Thursday, December 13, 2012

Easy as Assembling a Bike

Today my work had its annual leadership “retreat”. 25 participants were asked to read The Five Dysfunctions of a Team by Patrick Lecioni. [Editorial note: Very good book. Information that would benefit most relationships in general].

After general discussion of the 5 dysfunctions, the participants were divided into 5 teams each assigned one of those dysfunctions. We were instructed to put the bike together and consider how our assigned dysfunction would or could hinder our success. I won’t go into those details here.
My group was comprised of 3 females and 1 male. I was nominated team leader so I suggested we remove things from the box and lay them out so we could see what we had. The male member of our group chose to read the directions. An irony not lost on anyone.

The handle bars presented our first challenge. The directions said use the appropriate tool. “What tool is that?” “The one that looks like it will fit here” (pointing to the part). We found the correct allen wrench and managed to get the handlebars on and even lined them up with the frame of the bike so the tire was straight. Very proud we were until someone pointed out the handlebars were on backwards. No problem we were good at this by now and fixed that pretty quickly.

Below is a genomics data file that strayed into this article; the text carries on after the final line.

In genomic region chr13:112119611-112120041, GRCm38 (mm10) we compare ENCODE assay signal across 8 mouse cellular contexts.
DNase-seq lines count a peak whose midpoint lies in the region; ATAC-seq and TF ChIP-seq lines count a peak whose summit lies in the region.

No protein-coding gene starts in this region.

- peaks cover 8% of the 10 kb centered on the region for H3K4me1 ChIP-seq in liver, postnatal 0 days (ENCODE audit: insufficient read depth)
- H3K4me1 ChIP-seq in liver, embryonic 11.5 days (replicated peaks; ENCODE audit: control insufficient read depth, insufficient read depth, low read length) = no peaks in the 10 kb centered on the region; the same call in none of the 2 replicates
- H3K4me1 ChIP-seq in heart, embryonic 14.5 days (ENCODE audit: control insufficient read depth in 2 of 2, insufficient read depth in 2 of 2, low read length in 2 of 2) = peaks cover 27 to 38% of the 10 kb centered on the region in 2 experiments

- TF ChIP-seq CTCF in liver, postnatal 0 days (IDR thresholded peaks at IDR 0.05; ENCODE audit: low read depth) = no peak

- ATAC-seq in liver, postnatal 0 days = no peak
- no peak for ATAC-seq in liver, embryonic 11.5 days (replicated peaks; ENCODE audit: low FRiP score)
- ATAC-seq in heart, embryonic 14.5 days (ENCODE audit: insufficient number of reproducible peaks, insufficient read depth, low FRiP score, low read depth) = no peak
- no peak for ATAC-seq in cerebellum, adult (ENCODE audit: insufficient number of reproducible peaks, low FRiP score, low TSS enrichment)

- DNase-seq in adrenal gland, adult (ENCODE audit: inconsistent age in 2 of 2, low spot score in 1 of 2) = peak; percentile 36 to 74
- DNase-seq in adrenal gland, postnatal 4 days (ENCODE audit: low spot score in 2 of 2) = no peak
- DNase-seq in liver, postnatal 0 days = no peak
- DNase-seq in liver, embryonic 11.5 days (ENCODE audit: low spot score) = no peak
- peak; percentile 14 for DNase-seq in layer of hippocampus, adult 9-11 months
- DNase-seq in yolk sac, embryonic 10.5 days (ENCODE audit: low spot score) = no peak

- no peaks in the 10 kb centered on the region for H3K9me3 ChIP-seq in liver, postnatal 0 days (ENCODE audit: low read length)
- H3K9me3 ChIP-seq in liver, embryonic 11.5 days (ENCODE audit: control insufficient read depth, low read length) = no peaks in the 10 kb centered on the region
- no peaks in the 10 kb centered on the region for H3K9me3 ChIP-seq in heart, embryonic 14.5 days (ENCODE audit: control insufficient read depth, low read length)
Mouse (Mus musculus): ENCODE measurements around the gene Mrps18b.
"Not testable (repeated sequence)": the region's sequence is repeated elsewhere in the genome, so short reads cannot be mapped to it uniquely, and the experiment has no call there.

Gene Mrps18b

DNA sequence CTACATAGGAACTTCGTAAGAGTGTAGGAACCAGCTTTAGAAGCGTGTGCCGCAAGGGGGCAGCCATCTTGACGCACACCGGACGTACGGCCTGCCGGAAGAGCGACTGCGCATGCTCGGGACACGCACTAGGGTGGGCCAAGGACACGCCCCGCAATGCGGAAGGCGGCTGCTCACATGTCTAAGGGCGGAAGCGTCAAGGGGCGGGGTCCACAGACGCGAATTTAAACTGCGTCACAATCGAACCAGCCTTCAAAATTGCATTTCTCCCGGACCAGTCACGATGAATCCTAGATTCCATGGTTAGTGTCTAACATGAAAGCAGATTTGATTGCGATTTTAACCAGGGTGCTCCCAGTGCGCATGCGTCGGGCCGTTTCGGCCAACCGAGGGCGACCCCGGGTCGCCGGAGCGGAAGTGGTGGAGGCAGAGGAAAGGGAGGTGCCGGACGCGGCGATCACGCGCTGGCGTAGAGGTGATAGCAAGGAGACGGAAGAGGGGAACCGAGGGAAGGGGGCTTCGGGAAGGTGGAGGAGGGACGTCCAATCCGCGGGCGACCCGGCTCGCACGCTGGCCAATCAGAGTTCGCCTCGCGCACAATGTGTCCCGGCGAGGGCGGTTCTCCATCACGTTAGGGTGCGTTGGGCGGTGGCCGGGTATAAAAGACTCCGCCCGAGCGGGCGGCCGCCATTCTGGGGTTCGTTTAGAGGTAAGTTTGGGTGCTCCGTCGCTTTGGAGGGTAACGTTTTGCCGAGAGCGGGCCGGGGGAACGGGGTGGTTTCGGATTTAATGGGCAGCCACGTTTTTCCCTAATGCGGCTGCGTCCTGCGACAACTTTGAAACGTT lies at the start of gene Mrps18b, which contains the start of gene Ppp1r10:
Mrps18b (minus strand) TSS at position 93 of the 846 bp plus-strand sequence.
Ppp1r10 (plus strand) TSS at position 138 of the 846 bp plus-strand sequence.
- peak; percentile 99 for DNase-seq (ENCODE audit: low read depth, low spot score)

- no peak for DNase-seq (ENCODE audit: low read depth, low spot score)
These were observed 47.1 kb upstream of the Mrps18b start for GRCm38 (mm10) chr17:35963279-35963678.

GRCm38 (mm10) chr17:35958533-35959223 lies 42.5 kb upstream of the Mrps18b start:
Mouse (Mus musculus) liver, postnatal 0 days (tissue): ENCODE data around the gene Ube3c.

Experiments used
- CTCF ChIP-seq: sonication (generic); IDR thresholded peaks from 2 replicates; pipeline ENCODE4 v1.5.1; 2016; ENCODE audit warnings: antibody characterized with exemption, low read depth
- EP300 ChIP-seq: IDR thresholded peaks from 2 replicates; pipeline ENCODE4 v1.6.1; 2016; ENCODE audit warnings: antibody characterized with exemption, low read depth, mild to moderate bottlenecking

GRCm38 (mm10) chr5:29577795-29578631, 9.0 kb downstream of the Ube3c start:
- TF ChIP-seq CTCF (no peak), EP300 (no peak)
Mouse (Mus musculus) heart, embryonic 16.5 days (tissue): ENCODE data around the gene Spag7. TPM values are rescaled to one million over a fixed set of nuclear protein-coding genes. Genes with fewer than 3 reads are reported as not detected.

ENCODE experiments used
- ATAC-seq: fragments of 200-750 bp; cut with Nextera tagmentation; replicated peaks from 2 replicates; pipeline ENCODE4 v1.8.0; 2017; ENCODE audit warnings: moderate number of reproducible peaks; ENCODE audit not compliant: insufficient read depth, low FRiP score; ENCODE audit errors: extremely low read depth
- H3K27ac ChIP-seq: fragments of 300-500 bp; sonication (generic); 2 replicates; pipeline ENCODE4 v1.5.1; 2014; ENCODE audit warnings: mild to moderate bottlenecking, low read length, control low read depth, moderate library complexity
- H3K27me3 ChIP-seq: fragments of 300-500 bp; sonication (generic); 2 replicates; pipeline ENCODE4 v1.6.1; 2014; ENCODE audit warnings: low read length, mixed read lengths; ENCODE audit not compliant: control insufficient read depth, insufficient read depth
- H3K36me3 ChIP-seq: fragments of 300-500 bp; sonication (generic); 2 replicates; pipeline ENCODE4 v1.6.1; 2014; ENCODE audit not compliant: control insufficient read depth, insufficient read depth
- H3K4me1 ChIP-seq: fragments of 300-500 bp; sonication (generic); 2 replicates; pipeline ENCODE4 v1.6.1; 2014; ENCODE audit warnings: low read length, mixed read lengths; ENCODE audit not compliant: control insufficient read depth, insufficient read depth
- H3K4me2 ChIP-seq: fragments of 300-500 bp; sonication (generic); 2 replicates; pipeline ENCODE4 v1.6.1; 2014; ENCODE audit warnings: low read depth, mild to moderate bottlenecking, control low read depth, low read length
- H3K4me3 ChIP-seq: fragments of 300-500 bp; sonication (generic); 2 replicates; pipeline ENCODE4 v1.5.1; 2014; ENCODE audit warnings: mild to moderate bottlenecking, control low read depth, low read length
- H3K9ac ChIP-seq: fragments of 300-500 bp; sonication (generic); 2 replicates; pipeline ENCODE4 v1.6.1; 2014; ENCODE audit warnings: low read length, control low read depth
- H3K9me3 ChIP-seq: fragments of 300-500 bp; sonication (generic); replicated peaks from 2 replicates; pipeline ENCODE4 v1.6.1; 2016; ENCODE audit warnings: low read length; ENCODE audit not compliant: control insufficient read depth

Just when we thought we were done – a wise guy from another group came over and suggested we test the brakes. Sure enough they didn’t brake. It took a while but finally we managed to figure out where to make the adjustment. Let me just say that the alleged directions were no help whatsoever in this regard. And no, it wasn’t because we didn’t understand it. The directions simply didn’t address the issue.
We did have a part leftover and after a test ride where nothing fell off or apart we were ready to just toss it. Well, not before accusing one of the other groups of purposely adding an extra piece to our box just so we would be confused. Again, the instructions were no help. This part was not even pictured in the book. . We were rescued by another group who had the same part and managed to figure out where it went.  I’m still not sure what it’s for but it is now on the bike.

I was given the job of taking a test ride. Short as I am, I am not a kid so my knees were almost bumping my chin as I rode but the bike moved and stayed together. I did not fall off but my co-workers did admonish me for riding around without a helmet. I don’t understand all the fuss. There are no gophers in the office.

The five bikes are now put together and will be donated to City Team, Laurel House and one other location whose name escapes me at the moment. We did not contact these entities until this afternoon just in case there were major issues putting the bikes together. In fact, we had already asked Dave to be the backup assembler. He was prepared to come in tomorrow and fix our work. We determined that wasn’t necessary although someone suggested that we should probably buy the recipient’s helmets as well; partly because it’s a good idea but also because we are still a little worried about our product.

All in all it was a great excercise, supported great causes and we had fun doing it.

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